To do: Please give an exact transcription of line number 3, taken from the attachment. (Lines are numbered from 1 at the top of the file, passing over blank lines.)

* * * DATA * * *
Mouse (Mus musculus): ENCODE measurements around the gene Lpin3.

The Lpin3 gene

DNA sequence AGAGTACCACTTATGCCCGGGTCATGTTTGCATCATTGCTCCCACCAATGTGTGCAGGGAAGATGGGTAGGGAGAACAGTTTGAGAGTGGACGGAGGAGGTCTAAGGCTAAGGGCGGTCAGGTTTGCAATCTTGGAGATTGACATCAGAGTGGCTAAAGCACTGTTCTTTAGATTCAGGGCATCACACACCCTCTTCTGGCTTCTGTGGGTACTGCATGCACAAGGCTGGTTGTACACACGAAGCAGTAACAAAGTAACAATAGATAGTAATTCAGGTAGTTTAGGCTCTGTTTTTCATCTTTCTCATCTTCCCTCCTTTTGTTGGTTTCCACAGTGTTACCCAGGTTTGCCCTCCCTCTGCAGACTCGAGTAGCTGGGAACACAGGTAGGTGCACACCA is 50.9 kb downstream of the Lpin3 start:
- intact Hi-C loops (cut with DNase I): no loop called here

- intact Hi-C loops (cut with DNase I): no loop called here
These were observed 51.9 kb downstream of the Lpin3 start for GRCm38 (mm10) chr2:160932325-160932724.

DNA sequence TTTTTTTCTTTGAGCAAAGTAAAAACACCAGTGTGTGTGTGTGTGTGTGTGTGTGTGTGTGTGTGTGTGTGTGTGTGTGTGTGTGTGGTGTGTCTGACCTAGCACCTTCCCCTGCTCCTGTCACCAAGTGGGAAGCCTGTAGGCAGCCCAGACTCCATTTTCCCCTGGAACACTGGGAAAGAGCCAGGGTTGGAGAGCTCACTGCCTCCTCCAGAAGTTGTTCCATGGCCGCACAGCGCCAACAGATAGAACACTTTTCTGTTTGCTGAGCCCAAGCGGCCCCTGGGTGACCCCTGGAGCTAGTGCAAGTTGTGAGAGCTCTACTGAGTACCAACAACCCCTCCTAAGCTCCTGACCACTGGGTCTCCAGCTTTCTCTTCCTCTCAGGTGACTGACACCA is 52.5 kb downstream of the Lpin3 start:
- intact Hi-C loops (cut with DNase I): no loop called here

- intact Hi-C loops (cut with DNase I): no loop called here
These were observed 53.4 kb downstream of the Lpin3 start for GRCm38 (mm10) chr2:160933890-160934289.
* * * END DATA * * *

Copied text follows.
DNA sequence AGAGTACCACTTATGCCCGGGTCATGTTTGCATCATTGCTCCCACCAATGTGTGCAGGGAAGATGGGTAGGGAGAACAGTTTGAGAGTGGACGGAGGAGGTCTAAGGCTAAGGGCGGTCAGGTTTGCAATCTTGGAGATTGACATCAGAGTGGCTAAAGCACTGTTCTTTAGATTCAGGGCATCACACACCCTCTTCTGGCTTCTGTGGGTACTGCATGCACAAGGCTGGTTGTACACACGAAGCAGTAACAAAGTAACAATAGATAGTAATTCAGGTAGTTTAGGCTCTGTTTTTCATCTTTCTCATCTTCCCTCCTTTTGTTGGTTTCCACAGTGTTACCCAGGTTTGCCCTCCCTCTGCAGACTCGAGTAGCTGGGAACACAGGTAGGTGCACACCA is 50.9 kb downstream of the Lpin3 start: